ECCLESIASTICS OF THE TWELFTH CENTURY.
NO class of figures occurs so frequently in the illuminations of our earlier manuscripts, as those of ecclesiastics of different grades; and as the older illuminators were almost exclusively monks, we are justified in concluding that none are represented more accurately with regard to their costume and other characteristics.
Our plate contains some very good figures of prelates of the earlier half of the twelfth century. They are taken from a series of curious scriptural illustrations accompanying a copy of the early Anglo-Norman version of the Psalter, in MS. Cotton, Nero C. IV., in the British Museum. This manuscript was probably written about the middle of the twelfth century, possibly a little earlier. The bishops, who are in their full dress, are remarkable as representing specimens of the low formed mitre which was characteristic of the earlier pontifical costume.
These figures, besides affording good specimens of costume, are remarkable as embodying a little caustic satire on some of the ecclesiastics of the day. The particular illuminations from which they are taken compose a representation of the last judgment, in four large pages. The two inner pages represent the Deity with his apostles sitting in doom.
The first page of the four contains in the upper part a numerous group of heads of the different classes of mankind, from kings and queens to the lowest orders of the people, and beneath a separate group of whole-length figures of bishops and monks. Above is inscribed in Anglo-Norman, “These shall be at the right hand of God at the judgment.”
The three bishops on the right hand of our plate are taken from this page. On the fourth page is another group of heads, with whole-length figures of churchmen below, and the inscription, “These shall be at the left hand of the Lord God at the judgment.” This page furnished the two figures on the left hand side of our plate.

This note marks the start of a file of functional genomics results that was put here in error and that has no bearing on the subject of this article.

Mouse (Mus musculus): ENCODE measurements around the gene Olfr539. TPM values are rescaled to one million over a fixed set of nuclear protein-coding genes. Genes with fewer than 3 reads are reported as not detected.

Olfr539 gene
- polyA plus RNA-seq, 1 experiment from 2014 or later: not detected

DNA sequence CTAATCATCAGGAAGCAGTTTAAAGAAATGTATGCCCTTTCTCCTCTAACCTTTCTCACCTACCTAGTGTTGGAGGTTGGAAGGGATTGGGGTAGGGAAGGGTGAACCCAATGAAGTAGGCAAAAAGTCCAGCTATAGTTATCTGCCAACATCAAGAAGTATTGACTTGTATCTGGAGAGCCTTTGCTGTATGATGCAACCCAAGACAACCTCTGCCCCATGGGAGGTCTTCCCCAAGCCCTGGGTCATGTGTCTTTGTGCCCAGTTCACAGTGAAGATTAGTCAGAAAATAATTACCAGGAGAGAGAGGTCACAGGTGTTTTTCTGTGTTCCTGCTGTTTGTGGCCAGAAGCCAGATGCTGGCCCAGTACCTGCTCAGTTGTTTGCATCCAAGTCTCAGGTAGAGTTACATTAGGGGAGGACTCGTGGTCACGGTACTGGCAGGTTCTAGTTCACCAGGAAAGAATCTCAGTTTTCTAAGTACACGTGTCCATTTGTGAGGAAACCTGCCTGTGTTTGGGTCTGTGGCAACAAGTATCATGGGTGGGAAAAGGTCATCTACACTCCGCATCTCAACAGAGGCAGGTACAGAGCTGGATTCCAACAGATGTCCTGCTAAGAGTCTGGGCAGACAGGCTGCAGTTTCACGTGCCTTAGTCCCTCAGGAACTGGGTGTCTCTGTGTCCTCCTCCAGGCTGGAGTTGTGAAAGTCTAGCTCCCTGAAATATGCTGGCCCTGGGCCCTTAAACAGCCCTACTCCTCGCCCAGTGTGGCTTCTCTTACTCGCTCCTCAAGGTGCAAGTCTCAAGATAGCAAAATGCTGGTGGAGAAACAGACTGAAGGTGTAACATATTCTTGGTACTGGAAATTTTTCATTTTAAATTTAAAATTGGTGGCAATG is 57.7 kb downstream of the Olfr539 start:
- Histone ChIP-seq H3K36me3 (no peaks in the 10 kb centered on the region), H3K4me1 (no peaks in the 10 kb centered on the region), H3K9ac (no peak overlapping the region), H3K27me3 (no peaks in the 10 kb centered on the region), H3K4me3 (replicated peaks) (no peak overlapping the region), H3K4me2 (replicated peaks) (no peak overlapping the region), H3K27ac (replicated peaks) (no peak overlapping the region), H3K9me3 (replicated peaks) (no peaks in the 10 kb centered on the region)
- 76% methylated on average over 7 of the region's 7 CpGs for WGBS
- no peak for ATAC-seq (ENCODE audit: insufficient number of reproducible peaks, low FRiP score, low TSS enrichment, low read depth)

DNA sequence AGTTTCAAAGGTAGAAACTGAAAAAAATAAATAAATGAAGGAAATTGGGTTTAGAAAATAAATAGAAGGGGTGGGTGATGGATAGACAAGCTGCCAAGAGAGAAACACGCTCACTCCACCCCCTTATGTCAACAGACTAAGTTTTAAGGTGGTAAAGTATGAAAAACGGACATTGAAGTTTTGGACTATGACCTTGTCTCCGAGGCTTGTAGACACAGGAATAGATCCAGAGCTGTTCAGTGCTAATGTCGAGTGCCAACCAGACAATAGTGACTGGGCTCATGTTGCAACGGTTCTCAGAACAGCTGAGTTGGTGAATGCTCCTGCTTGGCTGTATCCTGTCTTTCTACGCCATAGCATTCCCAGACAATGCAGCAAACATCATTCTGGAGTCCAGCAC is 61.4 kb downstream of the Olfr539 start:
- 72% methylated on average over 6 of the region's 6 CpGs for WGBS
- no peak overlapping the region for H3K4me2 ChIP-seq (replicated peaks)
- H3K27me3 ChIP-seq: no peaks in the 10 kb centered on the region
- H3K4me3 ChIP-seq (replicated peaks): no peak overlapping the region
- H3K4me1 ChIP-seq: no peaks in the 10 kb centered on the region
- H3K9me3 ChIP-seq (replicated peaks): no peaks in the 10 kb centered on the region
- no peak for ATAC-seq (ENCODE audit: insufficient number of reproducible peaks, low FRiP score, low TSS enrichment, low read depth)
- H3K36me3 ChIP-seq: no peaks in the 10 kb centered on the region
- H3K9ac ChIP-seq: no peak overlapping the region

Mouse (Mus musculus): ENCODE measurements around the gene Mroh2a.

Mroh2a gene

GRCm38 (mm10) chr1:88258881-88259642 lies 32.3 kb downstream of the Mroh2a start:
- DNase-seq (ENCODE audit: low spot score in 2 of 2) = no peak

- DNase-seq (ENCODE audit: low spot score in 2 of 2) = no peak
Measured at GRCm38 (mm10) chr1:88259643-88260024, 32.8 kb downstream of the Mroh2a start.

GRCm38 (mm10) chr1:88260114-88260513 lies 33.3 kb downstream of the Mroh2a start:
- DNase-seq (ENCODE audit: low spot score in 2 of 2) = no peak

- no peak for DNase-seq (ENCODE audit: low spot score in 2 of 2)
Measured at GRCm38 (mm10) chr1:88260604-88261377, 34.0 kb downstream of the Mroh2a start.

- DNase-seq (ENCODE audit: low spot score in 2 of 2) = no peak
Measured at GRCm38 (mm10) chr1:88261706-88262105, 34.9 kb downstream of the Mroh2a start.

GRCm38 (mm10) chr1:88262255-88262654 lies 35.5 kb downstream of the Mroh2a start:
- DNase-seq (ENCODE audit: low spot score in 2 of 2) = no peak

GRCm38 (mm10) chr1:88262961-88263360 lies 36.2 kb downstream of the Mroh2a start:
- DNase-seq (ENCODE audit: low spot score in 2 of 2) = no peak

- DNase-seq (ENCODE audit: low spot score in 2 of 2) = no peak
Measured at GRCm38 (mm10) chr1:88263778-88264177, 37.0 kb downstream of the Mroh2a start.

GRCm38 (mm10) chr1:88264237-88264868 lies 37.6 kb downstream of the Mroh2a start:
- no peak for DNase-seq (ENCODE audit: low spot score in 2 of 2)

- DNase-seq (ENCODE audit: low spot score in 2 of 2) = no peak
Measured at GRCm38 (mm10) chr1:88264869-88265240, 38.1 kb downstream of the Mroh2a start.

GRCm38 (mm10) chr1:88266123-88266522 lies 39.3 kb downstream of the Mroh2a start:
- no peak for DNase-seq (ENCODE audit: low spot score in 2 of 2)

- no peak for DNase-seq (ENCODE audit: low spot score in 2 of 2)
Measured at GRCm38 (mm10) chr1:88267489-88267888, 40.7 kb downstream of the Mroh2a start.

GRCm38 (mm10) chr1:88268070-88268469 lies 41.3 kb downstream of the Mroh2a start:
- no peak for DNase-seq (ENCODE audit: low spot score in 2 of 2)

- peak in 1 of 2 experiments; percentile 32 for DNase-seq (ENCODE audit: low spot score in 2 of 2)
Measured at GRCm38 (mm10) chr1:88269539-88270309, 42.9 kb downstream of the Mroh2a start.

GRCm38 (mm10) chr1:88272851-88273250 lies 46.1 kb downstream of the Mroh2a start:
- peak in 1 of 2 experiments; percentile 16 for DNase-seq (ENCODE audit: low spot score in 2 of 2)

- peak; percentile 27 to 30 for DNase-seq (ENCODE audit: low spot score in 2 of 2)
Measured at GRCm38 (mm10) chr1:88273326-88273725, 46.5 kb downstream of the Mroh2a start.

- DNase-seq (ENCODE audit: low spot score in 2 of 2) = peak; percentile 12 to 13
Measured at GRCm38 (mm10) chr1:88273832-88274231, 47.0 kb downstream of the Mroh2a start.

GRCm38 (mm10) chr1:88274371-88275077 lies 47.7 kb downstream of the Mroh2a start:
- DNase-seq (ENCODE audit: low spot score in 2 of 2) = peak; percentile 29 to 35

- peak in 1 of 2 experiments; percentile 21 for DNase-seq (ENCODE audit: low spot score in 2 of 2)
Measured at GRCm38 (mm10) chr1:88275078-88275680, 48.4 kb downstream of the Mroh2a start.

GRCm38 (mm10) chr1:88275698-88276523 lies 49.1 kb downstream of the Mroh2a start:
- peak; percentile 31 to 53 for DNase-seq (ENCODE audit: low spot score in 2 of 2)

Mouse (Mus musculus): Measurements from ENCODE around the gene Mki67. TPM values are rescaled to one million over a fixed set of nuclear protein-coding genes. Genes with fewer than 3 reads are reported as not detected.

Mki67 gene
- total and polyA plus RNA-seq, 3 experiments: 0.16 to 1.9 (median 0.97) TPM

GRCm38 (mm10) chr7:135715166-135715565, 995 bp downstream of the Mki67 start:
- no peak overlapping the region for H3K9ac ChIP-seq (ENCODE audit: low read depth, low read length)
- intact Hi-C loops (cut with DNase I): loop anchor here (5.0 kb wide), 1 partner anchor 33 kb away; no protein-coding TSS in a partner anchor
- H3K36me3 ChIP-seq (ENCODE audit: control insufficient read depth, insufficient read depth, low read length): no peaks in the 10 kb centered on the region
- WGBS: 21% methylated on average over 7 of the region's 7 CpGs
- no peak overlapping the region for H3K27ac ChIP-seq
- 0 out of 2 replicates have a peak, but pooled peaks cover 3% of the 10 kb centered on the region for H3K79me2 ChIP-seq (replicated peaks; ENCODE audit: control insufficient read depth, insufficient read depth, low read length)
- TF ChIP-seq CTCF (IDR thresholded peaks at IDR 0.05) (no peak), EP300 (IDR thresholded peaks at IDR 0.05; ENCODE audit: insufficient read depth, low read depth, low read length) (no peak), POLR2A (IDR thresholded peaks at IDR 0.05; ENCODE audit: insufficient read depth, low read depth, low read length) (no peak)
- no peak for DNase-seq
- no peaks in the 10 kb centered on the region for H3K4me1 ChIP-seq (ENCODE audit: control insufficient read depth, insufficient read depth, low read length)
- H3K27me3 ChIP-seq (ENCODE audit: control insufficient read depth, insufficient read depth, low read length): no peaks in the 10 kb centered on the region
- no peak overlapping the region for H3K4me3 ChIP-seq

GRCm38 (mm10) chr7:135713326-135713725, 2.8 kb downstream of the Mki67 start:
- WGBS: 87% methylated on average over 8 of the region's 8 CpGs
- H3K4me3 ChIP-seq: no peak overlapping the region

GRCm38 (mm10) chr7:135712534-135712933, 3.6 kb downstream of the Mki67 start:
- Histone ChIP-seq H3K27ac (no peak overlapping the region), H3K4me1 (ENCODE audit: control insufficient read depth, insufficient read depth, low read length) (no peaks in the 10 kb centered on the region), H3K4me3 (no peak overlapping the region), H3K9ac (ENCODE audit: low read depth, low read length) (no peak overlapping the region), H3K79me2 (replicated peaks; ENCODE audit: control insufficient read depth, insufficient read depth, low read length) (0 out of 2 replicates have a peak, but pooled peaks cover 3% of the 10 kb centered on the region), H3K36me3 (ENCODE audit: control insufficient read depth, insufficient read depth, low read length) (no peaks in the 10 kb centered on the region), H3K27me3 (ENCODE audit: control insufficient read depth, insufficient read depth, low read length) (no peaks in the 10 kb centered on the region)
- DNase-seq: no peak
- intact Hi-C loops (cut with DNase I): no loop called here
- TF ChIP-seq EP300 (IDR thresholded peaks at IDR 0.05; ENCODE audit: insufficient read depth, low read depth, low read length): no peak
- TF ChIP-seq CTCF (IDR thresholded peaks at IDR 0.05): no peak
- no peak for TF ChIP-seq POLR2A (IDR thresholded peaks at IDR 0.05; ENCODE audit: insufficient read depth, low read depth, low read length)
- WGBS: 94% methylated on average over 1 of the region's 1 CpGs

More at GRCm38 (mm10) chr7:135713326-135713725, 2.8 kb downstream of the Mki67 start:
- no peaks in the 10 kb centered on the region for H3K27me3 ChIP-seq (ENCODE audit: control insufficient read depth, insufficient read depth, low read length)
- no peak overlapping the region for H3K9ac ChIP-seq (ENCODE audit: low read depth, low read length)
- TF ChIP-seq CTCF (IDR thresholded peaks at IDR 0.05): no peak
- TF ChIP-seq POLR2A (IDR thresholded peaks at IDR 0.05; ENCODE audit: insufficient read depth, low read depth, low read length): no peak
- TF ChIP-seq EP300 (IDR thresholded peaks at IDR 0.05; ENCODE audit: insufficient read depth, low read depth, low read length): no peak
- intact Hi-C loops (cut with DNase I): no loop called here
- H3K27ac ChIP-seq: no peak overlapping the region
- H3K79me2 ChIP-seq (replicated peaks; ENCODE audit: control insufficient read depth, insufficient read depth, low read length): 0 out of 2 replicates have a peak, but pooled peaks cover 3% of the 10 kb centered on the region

In drawing all these figures, the illuminator has shewn considerable skill in depicting the physiognomical characteristics. On the right hand of God, the faces of the kings, queens, and higher orders, are dignified and benign; and all have an air of conscious virtue. The bishops below are unshaven, with serious countenance, and bearing all the insignia of office, as being entirely absorbed in the discharge of their pontifical duties.
The monks in like manner are thin and sedate, shewing by their outward appearance that they kept rigidly the rules of their order. On the other page, at the left hand of the judgment-seat, the physiognomical character of the faces is entirely changed. The male heads, especially those which appear to belong to the lower orders, have features of a diabolical character; the faces of the kings and rulers are dark and gloomy; those of the queens are particularly effective, exhibiting a singular mixture of pride and voluptuousness.
The clergy below are fat and sleek, with voluptuous and gluttonous looks; and some of the ecclesiastical dignitaries, as in the two given in our plate, while they bear their rich garments as objects of pride and ostentation, are without the principal insignia of their office, because they neglected their duties, and are very fat, with their faces closely shaven.
From what we know from history of the manners of the clergy of the age to which these drawings belong, we can hardly avoid believing that the illuminator intended to depict some of the sleek worldly ecclesiastics of his time.
The handsome pastoral staff, of the twelfth century, of which the upper part is given on the preceding page, is preserved in the collection of Monsieur Duguay, at Paris. It is of copper gilt, and elegantly enameled.
Our initial letter, which affords a curious illustration of early armor, is taken from a foreign manuscript in the possession of the Hon. Robert Curzou, Junior. The Manuscript appears to have been written also about the twelfth century, or perhaps a little earlier.
Source: Dresses and Decorations of the Middle Ages by Henry Shaw F.S.A. London William Pickering 1843.
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